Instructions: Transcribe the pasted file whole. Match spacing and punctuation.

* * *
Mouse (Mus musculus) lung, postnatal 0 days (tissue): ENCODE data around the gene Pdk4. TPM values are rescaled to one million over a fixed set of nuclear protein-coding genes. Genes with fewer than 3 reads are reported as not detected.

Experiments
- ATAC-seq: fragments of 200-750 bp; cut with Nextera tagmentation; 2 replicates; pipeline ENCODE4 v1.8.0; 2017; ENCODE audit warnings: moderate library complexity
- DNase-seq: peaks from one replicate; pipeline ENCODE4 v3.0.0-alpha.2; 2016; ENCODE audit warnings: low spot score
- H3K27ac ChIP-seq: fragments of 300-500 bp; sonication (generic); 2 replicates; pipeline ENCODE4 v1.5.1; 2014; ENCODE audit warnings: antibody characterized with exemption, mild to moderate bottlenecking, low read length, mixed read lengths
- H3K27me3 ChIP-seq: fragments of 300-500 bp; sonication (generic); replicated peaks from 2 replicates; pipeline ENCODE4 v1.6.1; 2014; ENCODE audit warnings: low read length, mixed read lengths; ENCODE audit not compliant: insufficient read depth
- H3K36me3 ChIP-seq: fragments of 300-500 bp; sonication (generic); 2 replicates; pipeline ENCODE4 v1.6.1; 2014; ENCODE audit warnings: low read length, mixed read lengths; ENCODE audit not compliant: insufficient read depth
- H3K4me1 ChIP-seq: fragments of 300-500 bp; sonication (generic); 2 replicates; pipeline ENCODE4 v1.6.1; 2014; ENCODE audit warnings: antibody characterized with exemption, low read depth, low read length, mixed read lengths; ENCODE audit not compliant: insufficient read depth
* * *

Mouse (Mus musculus) lung, postnatal 0 days (tissue): ENCODE data around the gene Pdk4. TPM values are rescaled to one million over a fixed set of nuclear protein-coding genes. Genes with fewer than 3 reads are reported as not detected.

Experiments
- ATAC-seq: fragments of 200-750 bp; cut with Nextera tagmentation; 2 replicates; pipeline ENCODE4 v1.8.0; 2017; ENCODE audit warnings: moderate library complexity
- DNase-seq: peaks from one replicate; pipeline ENCODE4 v3.0.0-alpha.2; 2016; ENCODE audit warnings: low spot score
- H3K27ac ChIP-seq: fragments of 300-500 bp; sonication (generic); 2 replicates; pipeline ENCODE4 v1.5.1; 2014; ENCODE audit warnings: antibody characterized with exemption, mild to moderate bottlenecking, low read length, mixed read lengths
- H3K27me3 ChIP-seq: fragments of 300-500 bp; sonication (generic); replicated peaks from 2 replicates; pipeline ENCODE4 v1.6.1; 2014; ENCODE audit warnings: low read length, mixed read lengths; ENCODE audit not compliant: insufficient read depth
- H3K36me3 ChIP-seq: fragments of 300-500 bp; sonication (generic); 2 replicates; pipeline ENCODE4 v1.6.1; 2014; ENCODE audit warnings: low read length, mixed read lengths; ENCODE audit not compliant: insufficient read depth
- H3K4me1 ChIP-seq: fragments of 300-500 bp; sonication (generic); 2 replicates; pipeline ENCODE4 v1.6.1; 2014; ENCODE audit warnings: antibody characterized with exemption, low read depth, low read length, mixed read lengths; ENCODE audit not compliant: insufficient read depth